Vantis paid £200k by charity tax company

The accounts of Clerkenwell Medical Research, a company floated on the
Channel Islands Stock Exchange in March of 2005, show a payment to Vantis Tax an
amount of £229,403, including VAT.

The company is one of a number involved in an
HM Revenue & Customs
probe into the use of tax arrangements which allowed celebrities and other
high-net worth individuals to claim substantial tax deductions as a result of
charity reliefs.

A spokesman for Vantis said
this week that the payment was ‘for a range of consultancy services.’
Clerkenwell’s accounts do not themselves specify what the payment, relating to
the year to June 2005, was made for.

Vantis had also advised individual investors. The firm has insisted that it
has not been involved in advising on charity schemes with cash shells. It
insists its advice has always been in relation to companies with genuine
commercial prospects.

The charity schemes being looked at by HMRC work by setting up or buying
companies with intellectual property and seeing their value rise substantially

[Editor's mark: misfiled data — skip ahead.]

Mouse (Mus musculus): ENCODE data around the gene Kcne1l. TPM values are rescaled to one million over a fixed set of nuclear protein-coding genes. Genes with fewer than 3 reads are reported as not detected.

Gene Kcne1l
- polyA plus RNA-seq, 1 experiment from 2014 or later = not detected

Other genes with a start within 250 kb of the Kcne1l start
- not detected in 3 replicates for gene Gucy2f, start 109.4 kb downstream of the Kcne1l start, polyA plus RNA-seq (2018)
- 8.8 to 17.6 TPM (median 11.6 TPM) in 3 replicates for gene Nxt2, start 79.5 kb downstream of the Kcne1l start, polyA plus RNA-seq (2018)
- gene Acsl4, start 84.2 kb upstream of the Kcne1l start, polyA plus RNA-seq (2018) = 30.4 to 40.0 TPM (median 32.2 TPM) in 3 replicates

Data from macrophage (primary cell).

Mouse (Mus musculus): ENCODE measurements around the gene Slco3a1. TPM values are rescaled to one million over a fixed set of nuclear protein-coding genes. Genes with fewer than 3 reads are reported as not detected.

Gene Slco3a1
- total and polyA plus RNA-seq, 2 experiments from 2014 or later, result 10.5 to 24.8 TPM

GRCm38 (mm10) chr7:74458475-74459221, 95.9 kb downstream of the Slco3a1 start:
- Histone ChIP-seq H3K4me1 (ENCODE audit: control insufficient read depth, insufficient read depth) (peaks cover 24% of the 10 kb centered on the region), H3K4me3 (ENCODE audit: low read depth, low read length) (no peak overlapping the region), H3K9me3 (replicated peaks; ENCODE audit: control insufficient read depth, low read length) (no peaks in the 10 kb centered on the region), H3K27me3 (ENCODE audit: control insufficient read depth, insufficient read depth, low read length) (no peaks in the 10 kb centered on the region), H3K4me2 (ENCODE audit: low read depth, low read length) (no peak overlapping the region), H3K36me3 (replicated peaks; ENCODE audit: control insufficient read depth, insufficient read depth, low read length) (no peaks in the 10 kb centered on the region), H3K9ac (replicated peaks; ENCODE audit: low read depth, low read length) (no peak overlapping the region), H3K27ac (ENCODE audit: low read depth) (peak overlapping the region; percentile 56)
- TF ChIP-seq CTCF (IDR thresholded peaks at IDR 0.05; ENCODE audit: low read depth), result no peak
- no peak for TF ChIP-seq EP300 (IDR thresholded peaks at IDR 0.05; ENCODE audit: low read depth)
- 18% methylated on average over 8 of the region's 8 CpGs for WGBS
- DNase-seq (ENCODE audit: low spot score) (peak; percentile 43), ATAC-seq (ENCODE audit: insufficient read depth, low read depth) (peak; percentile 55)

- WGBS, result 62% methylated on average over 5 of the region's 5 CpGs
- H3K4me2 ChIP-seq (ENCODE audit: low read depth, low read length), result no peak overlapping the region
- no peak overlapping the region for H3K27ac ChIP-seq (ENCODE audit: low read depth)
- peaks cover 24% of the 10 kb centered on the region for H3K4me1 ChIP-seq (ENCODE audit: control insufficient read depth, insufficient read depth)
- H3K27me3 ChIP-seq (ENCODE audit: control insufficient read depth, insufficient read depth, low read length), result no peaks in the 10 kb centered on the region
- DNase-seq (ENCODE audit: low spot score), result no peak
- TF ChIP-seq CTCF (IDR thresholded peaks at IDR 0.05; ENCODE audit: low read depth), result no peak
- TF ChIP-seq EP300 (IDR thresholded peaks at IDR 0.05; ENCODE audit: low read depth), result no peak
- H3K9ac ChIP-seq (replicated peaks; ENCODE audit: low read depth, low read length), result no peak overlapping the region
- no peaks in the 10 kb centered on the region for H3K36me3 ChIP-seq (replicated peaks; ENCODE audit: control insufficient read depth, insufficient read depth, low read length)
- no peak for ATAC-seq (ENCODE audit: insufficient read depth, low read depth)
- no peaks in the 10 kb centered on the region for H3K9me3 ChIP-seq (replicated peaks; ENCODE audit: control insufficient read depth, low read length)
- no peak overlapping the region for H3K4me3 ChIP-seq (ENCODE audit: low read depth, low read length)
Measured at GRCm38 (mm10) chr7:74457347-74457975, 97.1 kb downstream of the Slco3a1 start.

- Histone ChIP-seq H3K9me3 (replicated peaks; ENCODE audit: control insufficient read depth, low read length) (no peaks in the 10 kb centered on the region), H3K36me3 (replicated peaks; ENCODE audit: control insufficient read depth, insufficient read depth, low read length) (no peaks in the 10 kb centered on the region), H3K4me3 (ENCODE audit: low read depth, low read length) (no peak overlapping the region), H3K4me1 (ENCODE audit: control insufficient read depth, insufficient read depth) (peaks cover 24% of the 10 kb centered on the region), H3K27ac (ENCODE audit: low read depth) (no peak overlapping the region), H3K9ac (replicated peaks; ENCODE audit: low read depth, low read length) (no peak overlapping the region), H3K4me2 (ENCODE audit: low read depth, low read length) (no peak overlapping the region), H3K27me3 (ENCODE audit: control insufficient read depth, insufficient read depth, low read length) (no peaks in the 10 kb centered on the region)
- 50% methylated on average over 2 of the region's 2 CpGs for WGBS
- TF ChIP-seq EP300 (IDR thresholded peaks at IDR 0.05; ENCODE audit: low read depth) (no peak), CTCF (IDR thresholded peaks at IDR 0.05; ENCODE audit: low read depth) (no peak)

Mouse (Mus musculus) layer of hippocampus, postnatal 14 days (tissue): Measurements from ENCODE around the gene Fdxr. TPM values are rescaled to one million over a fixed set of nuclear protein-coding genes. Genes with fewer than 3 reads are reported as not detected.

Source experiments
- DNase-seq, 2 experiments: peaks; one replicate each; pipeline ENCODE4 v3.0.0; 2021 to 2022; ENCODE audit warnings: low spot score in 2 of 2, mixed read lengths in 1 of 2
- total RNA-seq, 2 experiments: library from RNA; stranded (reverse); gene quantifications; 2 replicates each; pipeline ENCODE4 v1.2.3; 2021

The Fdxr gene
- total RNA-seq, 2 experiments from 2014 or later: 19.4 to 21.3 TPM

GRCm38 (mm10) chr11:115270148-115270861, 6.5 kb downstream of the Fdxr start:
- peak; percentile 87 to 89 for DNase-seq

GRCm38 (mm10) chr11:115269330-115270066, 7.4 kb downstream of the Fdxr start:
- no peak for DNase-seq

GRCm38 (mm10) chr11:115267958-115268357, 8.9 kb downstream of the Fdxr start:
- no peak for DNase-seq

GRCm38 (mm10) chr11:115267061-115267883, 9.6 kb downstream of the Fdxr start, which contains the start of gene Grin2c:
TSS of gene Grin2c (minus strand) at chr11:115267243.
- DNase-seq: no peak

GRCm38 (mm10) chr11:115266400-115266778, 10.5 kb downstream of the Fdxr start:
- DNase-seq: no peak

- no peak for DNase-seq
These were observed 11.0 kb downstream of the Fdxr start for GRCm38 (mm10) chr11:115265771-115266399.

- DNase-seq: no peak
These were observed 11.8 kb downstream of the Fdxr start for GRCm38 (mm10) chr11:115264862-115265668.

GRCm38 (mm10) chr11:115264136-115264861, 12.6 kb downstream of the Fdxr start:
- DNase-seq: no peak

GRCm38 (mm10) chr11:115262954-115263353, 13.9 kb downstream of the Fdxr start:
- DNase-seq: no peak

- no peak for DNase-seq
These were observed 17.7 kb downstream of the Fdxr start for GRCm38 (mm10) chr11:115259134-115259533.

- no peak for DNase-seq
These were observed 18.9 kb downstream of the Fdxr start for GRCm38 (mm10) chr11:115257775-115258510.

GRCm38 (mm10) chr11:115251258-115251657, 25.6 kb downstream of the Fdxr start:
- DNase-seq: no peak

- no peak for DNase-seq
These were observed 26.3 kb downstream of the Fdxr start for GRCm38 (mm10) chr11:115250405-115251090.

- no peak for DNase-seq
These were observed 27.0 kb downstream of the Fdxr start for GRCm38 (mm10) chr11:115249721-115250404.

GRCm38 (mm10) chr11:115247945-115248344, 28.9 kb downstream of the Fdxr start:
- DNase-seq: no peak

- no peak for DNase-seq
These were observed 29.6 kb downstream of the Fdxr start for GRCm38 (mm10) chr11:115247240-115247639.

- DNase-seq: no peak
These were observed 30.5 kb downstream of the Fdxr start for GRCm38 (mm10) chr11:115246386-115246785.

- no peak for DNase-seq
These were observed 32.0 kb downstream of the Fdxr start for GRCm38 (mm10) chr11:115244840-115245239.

on flotation. Investors then gift the shares to charity, qualifying for tax
relief of 40% of the value of the gift.

Vantis itself was set to be quizzed by investors yesterday as it launched
interim figures.

Shares in the firm have plunged by around 40p, or 15% over the Christmas
period following revelations in The Sunday Times about the investigation.

Sources at the firm stressed that the trading involved small volumes and
related to retail rather than institutional trades.

Referring to the investigation, a Vantis spokesman said: ‘There has been no
suggestion of any charges against Vantis advisers. Vantis is co-operating fully
with HMRC. Any wrongdoing is strenuously denied.

‘The four companies being investigated are bona fide, listed, trading
companies on a quoted exchange and have commercial prospects. The rules of tax
legislation have been strictly applied where tax relief has been claimed.’

The firm has done extremely well in recent years, its revenues growing by
£10m in 2006 from 2005, or by 17%.

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